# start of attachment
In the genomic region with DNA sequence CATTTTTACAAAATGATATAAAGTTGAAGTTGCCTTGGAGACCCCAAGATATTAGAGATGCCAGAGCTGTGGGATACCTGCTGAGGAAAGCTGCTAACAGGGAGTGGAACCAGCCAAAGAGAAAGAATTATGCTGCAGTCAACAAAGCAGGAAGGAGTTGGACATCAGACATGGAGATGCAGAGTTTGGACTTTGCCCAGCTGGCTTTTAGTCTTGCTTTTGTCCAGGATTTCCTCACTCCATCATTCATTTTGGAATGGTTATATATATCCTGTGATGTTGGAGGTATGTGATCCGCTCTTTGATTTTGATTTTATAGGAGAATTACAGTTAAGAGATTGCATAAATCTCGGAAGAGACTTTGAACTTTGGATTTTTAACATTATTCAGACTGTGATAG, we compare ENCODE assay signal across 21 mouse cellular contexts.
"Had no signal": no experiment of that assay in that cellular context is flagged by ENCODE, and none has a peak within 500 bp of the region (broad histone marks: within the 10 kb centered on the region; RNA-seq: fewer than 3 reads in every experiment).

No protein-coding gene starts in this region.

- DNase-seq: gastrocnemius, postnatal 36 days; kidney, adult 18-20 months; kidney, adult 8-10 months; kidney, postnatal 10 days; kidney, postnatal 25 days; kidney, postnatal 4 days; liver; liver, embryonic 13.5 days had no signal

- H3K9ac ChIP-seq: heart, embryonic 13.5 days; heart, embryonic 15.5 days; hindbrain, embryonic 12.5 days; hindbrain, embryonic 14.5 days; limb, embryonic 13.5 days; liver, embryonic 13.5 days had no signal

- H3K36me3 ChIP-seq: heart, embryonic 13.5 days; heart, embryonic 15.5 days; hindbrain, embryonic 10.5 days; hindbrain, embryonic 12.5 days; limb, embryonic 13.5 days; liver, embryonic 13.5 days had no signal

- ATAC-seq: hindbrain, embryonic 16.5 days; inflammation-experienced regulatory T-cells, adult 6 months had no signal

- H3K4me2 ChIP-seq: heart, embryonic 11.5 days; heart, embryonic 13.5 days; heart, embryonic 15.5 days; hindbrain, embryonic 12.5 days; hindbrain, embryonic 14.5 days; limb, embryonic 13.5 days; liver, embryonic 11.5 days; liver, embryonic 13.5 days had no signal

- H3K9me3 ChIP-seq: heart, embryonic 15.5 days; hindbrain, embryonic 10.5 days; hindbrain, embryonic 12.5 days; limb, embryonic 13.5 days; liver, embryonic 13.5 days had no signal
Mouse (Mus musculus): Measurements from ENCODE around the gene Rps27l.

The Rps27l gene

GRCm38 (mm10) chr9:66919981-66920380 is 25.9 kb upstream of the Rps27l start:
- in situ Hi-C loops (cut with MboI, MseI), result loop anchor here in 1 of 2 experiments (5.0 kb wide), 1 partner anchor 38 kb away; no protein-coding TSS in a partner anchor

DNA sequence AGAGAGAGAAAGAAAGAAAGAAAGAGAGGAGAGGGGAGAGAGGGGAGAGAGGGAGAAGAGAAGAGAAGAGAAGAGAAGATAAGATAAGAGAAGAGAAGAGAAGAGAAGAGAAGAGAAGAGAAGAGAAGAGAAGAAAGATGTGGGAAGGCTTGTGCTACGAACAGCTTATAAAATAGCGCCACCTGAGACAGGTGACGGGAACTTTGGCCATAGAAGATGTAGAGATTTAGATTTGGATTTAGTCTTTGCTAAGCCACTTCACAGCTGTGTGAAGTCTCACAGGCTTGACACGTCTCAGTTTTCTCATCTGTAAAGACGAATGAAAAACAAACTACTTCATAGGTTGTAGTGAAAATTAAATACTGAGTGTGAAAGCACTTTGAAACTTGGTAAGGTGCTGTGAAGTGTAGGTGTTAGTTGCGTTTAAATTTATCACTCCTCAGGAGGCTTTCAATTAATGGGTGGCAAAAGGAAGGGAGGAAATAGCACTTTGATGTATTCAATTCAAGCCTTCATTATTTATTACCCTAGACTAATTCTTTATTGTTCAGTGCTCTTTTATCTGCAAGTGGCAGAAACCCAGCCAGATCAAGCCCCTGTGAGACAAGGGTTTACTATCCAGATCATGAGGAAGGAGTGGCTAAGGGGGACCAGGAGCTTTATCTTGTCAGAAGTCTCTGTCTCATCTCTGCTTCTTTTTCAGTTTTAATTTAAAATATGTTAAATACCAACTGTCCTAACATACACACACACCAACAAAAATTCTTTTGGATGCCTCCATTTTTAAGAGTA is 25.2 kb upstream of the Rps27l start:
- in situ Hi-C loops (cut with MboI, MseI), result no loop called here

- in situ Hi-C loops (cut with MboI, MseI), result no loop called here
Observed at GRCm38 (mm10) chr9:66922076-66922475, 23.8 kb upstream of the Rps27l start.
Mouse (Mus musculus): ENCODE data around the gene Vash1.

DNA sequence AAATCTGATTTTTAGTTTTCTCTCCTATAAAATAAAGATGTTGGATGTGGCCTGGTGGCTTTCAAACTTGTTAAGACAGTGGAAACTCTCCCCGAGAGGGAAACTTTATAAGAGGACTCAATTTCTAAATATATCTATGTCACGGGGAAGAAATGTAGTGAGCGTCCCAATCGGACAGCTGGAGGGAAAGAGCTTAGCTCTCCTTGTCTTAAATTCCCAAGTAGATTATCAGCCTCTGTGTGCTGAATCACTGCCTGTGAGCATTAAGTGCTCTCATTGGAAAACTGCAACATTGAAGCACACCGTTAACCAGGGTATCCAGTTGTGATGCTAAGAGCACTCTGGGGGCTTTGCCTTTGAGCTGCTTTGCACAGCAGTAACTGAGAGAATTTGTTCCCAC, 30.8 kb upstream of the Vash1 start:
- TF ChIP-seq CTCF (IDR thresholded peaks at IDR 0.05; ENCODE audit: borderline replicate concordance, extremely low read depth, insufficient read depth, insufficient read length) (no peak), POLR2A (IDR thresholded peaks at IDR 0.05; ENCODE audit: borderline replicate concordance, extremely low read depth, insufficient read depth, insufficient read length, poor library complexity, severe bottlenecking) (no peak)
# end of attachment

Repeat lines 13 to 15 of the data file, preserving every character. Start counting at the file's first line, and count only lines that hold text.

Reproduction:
- in situ Hi-C loops (cut with MboI, MseI), result loop anchor here in 1 of 2 experiments (5.0 kb wide), 1 partner anchor 38 kb away; no protein-coding TSS in a partner anchor

DNA sequence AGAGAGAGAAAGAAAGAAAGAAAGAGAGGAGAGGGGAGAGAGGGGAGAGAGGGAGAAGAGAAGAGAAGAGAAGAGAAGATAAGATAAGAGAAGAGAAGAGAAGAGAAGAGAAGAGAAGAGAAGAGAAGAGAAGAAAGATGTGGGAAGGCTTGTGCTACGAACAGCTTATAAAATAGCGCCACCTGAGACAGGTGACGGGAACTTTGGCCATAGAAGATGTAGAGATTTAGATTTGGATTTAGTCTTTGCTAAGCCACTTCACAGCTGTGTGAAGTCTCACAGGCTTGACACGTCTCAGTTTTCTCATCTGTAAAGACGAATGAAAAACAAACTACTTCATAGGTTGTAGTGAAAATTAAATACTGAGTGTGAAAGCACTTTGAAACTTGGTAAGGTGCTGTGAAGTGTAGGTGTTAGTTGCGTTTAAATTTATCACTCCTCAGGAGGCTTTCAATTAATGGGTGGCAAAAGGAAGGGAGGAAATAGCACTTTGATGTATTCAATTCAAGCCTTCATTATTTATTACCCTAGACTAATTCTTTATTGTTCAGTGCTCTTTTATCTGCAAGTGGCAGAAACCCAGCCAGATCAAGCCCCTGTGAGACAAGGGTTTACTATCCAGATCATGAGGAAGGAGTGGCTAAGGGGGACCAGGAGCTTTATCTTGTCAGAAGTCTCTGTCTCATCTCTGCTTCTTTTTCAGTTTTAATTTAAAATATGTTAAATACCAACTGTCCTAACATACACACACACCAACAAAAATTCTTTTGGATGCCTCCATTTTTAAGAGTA is 25.2 kb upstream of the Rps27l start:
- in situ Hi-C loops (cut with MboI, MseI), result no loop called here